Ghana has few business magnates because local businesses have been demonised and politicised, Sir Sam Jonah, Chancellor of the University of Cape Coast (UCC) has said.
He said the perception that entrepreneurs were crooks and that the government of the day undermined those it considered politically unfriendly, was not healthy for entrepreneurship and job creation.
“Ghanaian entrepreneurs are on tenterhooks and walk on egg shells at every election because depending on where you stand, your expectation is either patronage or retribution,” he added.
Speaking at the opening of the 69th Annual New Year School and Conference, in Accra yesterday at the University of Ghana, Legon, he said this had stifled the growth of Ghanaian businesses as compared to that of Nigeria.
The theme for this year’s school and conference is, ‘Job creation for accelerated national development: The role of the private sector.’It is being organised by College of Education of the School of Continuing and Distance Education.
Topics to be discussed include, ‘Creating an enabling environment for private sector development’ and ‘Development and supporting innovative entrepreneurship’.
Sir Jonah said the reversal of the unsatisfactory and unhealthy situation would require a complete mindset change at all levels of society and called for the conscious promotion of local businesses.
He said Malaysia, Singapore, South Africa, South Korea and Nigeria had done better than Ghana because they had created the environment for their citizens to play a major role in economic activity.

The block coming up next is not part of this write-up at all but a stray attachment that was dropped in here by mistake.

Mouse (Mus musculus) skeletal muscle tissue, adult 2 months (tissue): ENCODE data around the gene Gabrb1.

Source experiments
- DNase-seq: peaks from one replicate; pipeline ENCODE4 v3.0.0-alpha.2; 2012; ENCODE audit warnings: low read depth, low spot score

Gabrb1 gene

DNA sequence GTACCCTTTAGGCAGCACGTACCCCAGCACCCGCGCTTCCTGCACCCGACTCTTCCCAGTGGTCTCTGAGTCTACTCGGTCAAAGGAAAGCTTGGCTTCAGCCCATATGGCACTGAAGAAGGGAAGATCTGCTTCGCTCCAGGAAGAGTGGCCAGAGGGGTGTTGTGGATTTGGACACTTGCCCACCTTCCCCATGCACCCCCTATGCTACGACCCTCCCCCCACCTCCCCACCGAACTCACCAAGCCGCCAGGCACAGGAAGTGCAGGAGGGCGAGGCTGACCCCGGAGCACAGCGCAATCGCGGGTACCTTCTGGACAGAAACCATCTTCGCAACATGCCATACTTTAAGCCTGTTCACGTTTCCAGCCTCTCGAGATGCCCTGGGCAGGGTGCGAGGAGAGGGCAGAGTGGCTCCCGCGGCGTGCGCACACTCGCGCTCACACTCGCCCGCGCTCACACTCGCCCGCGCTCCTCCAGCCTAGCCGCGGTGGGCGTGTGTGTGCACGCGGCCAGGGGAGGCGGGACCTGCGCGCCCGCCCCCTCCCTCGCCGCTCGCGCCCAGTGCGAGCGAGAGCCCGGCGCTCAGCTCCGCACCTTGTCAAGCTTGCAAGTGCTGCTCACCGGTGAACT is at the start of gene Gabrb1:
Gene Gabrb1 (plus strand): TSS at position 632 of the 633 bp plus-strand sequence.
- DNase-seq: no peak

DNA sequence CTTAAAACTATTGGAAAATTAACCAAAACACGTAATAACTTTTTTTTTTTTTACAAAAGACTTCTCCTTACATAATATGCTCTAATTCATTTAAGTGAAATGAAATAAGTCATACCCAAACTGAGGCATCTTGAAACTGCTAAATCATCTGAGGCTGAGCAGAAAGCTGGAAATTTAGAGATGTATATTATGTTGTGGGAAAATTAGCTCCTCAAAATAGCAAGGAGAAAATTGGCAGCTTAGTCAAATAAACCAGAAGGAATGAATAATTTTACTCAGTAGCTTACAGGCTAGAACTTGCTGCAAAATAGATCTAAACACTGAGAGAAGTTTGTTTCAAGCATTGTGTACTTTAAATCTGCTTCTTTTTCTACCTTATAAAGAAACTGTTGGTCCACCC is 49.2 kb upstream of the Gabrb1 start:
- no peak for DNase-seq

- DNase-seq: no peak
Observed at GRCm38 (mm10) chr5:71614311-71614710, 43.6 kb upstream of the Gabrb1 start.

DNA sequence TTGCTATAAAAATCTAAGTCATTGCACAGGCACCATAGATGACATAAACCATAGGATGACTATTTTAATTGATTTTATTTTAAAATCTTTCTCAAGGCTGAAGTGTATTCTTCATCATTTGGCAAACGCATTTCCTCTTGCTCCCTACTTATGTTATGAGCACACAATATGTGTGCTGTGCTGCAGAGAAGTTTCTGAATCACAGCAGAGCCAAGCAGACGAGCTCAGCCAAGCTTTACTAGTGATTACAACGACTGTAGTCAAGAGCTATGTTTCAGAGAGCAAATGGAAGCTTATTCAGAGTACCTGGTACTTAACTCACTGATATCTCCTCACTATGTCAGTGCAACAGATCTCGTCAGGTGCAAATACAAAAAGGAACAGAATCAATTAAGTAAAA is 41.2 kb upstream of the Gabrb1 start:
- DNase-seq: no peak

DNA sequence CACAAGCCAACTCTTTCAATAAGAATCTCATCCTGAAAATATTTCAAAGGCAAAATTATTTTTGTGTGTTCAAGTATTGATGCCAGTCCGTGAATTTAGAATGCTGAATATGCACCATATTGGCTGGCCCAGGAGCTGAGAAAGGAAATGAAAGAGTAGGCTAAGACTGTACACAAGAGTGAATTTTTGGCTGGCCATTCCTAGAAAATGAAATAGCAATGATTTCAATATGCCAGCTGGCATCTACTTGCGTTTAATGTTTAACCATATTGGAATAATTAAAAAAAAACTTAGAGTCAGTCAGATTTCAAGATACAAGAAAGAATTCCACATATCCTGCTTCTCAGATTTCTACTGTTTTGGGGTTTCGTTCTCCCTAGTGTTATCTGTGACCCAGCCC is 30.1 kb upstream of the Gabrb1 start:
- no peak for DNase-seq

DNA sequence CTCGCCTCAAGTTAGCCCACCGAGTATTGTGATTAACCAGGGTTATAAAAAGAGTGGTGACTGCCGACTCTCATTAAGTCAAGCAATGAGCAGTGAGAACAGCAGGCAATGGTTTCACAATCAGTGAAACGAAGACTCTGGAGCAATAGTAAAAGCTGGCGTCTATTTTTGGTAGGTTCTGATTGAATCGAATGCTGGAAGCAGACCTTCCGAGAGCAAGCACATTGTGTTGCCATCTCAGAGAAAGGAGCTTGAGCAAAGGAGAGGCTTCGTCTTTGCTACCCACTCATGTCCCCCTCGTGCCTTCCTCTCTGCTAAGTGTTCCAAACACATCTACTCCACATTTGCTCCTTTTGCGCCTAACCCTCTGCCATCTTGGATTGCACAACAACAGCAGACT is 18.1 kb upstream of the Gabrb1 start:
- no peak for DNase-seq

“We can and must learn from the empowerment experience of these countries. We must not repeat their mistakes. We must avoid creating seasonal local entrepreneurs through political patronage.
“Tribal and ethnocentric considerations, family affiliation and friendships must not be the only route to gain business opportunities. Crony capitalism comes with too high a price,” he said.
Sir Jonah said there was the need for government to institute measures “to ratchet up local investor confidence” while corruption must be eradicated as it also affected investor confidence.
He also called for the Local Content Bills to be fully operationalised to boost patronage of local content while efforts must also be made to tap into the Ghanaian diaspora in pool of talent and capital.
“To create jobs we need investment and to attract private investors we need to ensure that the environment is and remains competitively attractive. Given the opportunity, the Ghana entrepreneur can deliver growth with jobs that will lead to sustainable development,” he said.
On education, Sir Jonah expressed worry that there was a mismatch between industry demands and output from educational system.
He said over the last year enrollment into social science courses at the Kwame Nkrumah University of Science and Technology was higher than the combined enrollment of engineering and science students.
He said it was worrying that the Ghanaian polytechnics had been turned into universities and now offering social science courses when the German economy relied on the country’s skilled artisans and other technical professionals from polytechnics during the global downturn.
“We need to emphasise science and technology in our educational system. To enhance our competitiveness, we must produce more knowledge workers for agricultural, engineering, manufacturing, information technology and creative arts,” Sir Jonah said.
Source: The Ghanaian Times
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